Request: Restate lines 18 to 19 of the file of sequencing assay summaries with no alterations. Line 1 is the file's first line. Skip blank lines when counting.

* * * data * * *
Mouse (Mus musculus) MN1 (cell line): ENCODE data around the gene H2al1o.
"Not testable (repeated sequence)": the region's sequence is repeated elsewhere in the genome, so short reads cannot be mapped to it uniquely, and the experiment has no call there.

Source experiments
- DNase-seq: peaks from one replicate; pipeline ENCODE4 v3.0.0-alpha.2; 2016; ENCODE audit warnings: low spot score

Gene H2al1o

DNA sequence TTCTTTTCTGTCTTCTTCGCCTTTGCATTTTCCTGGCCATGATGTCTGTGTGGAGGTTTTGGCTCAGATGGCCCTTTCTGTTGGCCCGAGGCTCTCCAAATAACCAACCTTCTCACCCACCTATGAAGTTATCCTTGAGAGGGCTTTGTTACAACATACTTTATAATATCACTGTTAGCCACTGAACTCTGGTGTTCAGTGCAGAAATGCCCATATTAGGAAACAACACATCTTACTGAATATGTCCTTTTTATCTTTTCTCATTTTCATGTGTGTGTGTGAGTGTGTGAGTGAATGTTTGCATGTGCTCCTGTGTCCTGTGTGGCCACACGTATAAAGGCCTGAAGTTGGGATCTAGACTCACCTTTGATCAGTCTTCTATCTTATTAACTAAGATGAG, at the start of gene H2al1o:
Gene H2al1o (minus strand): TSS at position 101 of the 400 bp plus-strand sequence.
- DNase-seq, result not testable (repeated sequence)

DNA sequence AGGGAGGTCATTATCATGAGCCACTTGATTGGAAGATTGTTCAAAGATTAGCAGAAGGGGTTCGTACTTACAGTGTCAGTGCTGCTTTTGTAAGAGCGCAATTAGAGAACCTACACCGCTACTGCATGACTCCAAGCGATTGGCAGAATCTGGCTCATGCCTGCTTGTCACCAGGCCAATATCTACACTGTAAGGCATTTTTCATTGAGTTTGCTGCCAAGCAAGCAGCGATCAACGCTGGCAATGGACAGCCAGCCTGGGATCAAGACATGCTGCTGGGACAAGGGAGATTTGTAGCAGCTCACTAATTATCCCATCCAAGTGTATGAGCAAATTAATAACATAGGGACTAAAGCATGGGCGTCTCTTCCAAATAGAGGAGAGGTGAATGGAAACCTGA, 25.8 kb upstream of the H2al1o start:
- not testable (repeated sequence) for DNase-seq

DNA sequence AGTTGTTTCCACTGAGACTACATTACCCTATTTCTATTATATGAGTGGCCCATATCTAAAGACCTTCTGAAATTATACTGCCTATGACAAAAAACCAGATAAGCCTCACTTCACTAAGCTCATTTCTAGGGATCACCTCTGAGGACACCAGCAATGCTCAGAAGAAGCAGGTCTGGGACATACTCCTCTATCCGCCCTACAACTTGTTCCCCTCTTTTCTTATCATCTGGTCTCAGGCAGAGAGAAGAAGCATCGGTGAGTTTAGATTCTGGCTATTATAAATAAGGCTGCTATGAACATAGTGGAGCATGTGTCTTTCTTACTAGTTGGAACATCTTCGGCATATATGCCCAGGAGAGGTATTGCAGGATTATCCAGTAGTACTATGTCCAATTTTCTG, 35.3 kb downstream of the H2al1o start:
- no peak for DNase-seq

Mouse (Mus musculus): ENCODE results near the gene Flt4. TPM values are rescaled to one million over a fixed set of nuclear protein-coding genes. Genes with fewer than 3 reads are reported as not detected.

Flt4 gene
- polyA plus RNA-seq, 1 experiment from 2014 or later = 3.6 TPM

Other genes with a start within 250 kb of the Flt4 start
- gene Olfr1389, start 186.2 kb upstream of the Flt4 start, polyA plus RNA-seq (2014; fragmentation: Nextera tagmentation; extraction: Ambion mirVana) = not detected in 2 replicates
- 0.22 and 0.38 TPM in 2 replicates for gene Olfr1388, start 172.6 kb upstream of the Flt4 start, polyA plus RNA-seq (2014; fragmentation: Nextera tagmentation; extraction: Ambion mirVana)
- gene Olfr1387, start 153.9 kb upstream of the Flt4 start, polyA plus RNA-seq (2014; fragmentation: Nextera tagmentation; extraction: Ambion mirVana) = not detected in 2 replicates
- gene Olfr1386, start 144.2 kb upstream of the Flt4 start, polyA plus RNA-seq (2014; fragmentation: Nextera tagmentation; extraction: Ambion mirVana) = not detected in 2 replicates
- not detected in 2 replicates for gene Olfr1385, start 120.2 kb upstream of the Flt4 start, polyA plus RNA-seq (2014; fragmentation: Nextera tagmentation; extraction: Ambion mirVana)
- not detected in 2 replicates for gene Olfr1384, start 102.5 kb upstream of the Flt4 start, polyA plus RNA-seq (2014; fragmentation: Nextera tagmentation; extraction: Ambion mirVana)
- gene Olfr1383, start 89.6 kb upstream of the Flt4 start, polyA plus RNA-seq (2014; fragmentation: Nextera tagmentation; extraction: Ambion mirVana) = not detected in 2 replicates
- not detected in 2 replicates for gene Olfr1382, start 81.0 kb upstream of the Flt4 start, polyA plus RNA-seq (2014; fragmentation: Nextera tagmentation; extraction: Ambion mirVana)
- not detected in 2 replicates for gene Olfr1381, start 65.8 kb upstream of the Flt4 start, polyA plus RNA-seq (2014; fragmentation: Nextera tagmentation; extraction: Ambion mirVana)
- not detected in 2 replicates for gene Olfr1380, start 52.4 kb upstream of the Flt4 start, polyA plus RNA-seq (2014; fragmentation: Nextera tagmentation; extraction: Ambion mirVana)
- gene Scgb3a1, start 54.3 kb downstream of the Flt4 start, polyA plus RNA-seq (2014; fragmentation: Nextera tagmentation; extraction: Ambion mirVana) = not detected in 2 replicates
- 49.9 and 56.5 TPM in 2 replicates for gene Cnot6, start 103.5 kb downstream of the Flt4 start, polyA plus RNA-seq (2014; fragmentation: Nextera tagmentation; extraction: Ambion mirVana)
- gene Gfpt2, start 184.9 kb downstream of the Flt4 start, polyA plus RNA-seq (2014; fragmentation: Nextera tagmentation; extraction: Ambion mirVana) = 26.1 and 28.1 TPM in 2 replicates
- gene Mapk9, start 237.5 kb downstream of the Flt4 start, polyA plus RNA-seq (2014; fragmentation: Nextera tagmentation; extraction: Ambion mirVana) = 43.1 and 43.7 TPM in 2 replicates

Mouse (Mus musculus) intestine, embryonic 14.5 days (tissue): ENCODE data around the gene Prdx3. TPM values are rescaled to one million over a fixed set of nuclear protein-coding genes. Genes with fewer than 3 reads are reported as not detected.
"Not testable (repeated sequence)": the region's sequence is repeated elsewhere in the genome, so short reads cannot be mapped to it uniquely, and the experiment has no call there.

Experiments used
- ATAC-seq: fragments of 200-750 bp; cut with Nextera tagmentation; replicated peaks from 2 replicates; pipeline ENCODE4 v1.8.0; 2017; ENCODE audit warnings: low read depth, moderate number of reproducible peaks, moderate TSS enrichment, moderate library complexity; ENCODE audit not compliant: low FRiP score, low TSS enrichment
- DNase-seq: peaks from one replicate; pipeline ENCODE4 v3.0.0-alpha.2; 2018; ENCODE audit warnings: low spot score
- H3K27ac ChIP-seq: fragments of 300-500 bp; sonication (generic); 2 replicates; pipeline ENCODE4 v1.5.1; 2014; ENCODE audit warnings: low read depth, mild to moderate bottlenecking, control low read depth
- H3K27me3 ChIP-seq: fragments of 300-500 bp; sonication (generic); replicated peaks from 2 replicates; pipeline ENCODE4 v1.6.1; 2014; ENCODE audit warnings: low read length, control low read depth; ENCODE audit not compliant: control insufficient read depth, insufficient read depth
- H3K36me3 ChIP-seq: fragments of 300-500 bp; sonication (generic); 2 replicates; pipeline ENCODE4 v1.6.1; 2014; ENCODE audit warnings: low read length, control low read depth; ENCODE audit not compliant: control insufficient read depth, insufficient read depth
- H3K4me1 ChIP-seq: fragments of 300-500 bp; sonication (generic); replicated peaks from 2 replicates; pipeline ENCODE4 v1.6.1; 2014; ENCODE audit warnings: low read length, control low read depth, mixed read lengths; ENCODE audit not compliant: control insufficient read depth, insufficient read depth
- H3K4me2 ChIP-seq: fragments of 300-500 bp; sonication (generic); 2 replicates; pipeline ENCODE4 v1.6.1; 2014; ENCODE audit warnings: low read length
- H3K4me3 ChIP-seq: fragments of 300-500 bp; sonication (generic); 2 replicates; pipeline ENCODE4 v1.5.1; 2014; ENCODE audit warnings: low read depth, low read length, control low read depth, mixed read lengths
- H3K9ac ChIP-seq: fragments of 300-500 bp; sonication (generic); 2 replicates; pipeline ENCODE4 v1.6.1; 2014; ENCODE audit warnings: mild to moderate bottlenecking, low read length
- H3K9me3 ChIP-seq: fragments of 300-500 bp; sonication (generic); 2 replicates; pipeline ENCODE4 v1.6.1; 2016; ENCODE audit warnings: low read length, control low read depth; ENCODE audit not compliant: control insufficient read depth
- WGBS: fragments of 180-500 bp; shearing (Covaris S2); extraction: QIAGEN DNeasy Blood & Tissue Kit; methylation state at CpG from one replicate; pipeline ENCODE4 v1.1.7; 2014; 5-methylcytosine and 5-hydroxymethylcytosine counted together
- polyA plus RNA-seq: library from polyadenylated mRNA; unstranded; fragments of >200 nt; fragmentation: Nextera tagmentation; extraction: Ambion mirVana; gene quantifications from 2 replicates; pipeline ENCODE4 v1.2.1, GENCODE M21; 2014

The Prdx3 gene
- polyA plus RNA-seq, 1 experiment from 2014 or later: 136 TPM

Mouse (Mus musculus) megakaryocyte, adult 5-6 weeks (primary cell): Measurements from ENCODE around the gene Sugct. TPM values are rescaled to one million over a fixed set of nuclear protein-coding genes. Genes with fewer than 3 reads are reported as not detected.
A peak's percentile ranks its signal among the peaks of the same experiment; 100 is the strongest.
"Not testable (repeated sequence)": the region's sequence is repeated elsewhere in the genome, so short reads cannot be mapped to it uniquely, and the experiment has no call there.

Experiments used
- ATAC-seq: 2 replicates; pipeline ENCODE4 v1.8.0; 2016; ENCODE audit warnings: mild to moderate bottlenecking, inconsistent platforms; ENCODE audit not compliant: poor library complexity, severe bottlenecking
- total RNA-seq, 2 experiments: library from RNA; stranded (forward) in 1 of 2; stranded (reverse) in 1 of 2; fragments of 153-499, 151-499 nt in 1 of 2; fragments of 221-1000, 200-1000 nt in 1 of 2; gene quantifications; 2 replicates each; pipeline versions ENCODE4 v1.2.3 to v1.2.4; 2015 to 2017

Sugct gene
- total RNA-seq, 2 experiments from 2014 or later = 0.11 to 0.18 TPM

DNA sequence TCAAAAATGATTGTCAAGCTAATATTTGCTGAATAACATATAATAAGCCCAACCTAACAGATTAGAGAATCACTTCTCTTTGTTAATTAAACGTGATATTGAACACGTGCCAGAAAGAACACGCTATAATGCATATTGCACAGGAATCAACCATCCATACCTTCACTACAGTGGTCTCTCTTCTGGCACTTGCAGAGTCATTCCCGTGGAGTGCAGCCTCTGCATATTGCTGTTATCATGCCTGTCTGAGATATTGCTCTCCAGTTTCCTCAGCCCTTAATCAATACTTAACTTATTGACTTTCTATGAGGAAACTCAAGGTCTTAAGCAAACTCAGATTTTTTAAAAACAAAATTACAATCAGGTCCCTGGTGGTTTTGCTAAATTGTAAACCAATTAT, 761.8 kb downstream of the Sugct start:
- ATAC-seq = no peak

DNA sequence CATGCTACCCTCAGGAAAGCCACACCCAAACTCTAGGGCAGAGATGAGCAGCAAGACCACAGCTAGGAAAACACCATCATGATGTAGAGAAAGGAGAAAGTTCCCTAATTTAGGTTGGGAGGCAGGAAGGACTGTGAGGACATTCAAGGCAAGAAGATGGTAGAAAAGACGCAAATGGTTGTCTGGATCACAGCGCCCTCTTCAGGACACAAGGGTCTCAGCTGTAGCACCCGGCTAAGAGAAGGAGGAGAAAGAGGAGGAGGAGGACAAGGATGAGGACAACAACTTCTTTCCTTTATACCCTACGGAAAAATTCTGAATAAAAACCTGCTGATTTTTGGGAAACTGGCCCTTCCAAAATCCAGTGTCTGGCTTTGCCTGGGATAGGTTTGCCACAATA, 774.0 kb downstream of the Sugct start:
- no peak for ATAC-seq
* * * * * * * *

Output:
- 0.22 and 0.38 TPM in 2 replicates for gene Olfr1388, start 172.6 kb upstream of the Flt4 start, polyA plus RNA-seq (2014; fragmentation: Nextera tagmentation; extraction: Ambion mirVana)
- gene Olfr1387, start 153.9 kb upstream of the Flt4 start, polyA plus RNA-seq (2014; fragmentation: Nextera tagmentation; extraction: Ambion mirVana) = not detected in 2 replicates